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Banks Island, August 3, 2013

posted August 4, 2013

Well, it was a wonderful day on the sea and the land, but we encountered the same problems that the Mary Sachs ran into 99 years ago in exactly the same place. We had clear skies and calm seas when we set out this morning for our trip to the west coast. Mack and I were in John Lucas’ Jr’s boat, and John Sr and his wife Samantha in the other. Samantha was as eager as the rest of us to get up to the west coast. She was appointed the official “Expedition Seamstress” ready to make our winter clothes from caribou skins if needed! Same role as her grandmother on the CAE!

Unfortunately the ice was just too much. We got as far as the end of the Duck Hawk Bluffs, just before the beginning of the Cape Kellet sandspit.There the ice had pushed right into the beach and extended out as far as we could see. We landed, climbed up to look at the distant ice situation, then reluctantly agreed that there was no chance of getting through at the shoreline, nor by circling way out to sea. The ice was thick and well-packed as far as we could see. Just too risky any way we looked at it.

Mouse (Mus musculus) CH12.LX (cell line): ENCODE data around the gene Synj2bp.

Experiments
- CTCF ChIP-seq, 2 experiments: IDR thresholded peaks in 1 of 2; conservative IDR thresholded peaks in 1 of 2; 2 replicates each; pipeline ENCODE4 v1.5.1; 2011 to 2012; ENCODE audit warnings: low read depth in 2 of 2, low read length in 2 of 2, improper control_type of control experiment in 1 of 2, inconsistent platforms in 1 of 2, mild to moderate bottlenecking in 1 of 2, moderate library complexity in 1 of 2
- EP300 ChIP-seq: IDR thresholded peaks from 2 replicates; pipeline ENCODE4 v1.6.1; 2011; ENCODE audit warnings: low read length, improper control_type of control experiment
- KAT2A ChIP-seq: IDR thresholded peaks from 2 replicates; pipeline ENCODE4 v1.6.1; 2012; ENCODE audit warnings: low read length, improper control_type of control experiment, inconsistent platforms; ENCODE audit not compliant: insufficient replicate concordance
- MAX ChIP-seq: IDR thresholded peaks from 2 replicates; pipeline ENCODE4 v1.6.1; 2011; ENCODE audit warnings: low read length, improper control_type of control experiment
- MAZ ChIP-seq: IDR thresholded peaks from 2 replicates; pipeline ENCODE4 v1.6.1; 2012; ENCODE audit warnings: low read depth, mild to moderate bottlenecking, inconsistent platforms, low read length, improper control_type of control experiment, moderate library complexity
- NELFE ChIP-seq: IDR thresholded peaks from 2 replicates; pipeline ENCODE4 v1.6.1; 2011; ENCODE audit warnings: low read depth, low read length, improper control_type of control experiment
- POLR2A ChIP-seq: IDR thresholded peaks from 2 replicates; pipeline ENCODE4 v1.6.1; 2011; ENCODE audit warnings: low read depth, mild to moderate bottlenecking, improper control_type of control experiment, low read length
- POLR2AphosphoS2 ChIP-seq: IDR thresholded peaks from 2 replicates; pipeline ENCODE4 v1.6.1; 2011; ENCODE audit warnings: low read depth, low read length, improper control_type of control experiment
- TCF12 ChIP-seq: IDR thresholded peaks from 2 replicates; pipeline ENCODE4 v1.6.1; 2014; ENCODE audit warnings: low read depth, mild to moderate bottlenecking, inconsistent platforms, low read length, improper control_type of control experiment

So, it was plan B once again. We cruised around in the ice, watching for seals, both ringed and bearded seals were common. We watched as John Sr. shot a seal for food, then retrieved it from the sea bottom with a hook sinker made from the propeller shaft of the schooner Cora (John had brought it back from Cora Harbour years ago). We climbed up to the top of the bluffs, saw Sandhill Cranes on the horizon, King Eider ducks flying by, and a pair of Peregrine Falcons with flying young along the bluffs. Lots of flowers still in bloom.

The crew of the Mary Sachs also climbed the bluffs back in 1914, hoping to find a way through the ice, then retreated back to establish their camp at Mary Sachs Creek. So we did the same. It was a rewarding day of historical research. We focused on the beach area where we had found the 3rd engine head earlier, and found a part of the same engine, then discovered a cast-iron wood-stove door. So the day was a success. We met the RCMP guys on an excursion, and the Lucas family came out on their vehicles to warn us the the wind and waves were building near Sachs. So we reluctantly returned for an evening meal and a re-booking into the guest house. Not exactly where we had hoped to end our great day, but happy with our observations and accomplishments.

David and Mack